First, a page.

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"The Calvinist did not know if he was one of the elect or the damned [not necessarily true]. Good works might not save him, but good works were necessary as part of his own effort to convince himself that he deserved election. It was the extraordinary drama of not knowing one's ultimate fate that drove Calvinists to create just and equitable societies for themselves and for others. In other words, at every turn what the individual did was up to him. This is a hugely liberating psychology that did indeed lead (ironically) to a sense of selfhood that ultimately doomed Calvinism. And yet, without Calvin, it is difficult to see how the secular notion of individual liberty could have flourished." [The New York Sun, The Calamity of Selfhood, By July 19, 2006 ]
Although her analysis is a simplification of the true doctrinal basis of good works in the Calvinist system (out of gratitude), she, as others, admits to the overall positive effect of Calvinism.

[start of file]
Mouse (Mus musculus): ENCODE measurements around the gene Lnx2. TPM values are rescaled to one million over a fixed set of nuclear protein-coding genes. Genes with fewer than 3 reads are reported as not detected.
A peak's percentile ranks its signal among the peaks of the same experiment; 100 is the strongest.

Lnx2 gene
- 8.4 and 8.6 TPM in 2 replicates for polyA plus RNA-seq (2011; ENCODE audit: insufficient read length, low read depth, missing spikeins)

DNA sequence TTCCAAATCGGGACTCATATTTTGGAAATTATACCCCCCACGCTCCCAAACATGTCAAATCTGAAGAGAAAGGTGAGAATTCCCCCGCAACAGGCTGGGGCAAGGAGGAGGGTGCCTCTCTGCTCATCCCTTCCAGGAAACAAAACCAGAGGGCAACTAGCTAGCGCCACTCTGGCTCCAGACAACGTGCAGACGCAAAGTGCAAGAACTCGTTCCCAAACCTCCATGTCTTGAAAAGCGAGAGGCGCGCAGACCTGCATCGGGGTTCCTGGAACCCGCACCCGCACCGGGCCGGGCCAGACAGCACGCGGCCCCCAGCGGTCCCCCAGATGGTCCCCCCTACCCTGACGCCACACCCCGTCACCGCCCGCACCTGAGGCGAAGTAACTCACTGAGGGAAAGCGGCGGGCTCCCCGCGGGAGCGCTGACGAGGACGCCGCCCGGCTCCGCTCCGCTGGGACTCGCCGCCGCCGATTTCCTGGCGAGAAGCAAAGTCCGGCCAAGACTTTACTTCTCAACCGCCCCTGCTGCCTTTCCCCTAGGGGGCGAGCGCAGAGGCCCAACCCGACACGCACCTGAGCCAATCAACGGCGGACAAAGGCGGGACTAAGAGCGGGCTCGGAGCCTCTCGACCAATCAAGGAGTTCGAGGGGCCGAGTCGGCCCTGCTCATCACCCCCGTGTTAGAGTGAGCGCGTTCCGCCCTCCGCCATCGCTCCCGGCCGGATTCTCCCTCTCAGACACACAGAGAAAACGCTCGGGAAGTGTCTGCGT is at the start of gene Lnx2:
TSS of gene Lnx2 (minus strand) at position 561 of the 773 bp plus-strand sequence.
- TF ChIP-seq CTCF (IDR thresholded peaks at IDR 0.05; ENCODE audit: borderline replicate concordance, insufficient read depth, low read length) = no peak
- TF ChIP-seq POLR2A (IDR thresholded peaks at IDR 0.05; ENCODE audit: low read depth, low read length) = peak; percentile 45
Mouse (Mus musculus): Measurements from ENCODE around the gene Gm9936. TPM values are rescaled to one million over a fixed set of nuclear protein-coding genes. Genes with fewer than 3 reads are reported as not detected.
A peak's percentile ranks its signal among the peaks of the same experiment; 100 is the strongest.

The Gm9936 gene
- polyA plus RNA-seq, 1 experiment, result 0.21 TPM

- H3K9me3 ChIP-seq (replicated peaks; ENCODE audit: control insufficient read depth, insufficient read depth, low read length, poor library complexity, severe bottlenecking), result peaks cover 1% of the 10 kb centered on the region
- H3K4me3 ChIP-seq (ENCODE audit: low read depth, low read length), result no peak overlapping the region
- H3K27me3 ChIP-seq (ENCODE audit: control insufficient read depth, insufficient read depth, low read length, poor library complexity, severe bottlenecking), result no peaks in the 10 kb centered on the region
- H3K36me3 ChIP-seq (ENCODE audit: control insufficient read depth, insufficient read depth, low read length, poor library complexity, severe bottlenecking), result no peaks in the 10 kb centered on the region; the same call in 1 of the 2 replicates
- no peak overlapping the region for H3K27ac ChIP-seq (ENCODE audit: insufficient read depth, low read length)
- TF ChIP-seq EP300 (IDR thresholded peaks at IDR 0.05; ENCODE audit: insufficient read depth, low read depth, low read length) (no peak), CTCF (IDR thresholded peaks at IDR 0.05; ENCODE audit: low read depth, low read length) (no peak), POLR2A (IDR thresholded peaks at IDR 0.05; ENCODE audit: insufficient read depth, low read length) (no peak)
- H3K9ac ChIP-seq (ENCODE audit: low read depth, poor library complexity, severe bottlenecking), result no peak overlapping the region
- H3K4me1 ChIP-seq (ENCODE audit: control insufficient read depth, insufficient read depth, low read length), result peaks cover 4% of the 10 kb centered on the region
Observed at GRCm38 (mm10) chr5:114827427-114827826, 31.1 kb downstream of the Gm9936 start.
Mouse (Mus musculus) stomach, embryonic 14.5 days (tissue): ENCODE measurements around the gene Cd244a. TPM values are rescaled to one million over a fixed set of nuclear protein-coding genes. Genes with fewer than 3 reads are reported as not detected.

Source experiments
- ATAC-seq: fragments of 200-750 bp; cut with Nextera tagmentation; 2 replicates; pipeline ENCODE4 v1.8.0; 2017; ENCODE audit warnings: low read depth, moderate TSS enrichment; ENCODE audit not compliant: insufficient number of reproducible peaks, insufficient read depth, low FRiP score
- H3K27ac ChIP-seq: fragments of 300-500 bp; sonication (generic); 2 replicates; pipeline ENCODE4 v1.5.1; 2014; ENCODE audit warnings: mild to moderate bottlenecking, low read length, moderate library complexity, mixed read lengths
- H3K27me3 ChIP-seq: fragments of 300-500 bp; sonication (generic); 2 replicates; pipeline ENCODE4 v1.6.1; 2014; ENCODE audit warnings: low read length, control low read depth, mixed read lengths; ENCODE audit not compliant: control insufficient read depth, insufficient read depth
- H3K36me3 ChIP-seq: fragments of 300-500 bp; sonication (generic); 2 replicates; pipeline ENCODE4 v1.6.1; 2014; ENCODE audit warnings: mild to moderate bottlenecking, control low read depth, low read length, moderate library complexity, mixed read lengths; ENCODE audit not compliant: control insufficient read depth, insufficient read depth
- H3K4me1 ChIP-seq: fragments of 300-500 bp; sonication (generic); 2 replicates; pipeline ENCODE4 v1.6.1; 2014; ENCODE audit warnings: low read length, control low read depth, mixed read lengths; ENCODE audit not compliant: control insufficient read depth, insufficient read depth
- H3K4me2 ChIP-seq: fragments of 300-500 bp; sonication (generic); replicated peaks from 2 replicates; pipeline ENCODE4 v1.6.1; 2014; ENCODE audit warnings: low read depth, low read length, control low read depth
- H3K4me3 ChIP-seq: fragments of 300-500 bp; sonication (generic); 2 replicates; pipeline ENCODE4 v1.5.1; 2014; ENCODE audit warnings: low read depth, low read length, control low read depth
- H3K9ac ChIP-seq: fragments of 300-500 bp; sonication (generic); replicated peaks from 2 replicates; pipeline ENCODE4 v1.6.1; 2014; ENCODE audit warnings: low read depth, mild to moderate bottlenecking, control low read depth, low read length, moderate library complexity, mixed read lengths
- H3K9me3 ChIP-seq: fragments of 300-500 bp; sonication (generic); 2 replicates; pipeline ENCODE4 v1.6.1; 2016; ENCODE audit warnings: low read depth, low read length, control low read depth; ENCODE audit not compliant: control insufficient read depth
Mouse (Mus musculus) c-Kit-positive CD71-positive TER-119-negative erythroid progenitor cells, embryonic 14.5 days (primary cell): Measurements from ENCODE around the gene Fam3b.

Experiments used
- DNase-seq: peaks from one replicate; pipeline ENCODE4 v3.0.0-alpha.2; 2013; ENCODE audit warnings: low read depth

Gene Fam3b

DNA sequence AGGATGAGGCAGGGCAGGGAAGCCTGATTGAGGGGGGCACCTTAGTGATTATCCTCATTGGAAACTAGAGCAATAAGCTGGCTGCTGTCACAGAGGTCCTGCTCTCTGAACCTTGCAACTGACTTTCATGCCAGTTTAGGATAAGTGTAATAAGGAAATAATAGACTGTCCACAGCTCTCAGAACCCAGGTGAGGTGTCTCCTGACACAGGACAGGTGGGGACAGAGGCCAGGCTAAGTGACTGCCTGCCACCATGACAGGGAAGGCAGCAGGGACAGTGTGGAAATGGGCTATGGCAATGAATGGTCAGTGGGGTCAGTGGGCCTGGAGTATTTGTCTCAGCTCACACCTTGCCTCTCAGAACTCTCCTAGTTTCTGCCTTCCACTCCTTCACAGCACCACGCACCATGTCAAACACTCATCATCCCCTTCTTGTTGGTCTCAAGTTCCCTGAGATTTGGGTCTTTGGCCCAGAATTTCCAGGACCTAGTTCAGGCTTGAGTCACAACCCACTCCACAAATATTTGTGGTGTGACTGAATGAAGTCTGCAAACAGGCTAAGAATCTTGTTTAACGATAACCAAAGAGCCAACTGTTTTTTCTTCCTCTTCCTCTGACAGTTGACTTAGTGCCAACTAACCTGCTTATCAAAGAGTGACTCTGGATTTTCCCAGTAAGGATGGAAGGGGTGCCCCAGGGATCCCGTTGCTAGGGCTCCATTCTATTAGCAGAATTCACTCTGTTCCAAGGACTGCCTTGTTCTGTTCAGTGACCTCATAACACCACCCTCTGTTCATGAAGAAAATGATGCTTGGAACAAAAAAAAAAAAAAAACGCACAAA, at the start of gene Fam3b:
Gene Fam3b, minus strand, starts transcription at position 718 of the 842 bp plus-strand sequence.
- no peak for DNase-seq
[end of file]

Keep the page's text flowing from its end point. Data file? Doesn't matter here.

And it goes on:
Furthermore, the Reformers allowed the use of interest for money and the accumulation of wealth for families and their children’s children.This further stimulated capitalism.
Again, since the kingdom of God was wherever the Christian’s vocation in life was, those lawful activities of work and recreation were sanctified unto God.It was not sinful per se to accumulate wealth nor seek after prosperity.Although, given no biblical guarantee of prosperity (see Job), the believer knew that the biblical ideals of hard work and thrift generally lead to plentitude. And in the spirit of true mercy, the office of the deacon flurished in the Reformed churches as well, helping those in economical need.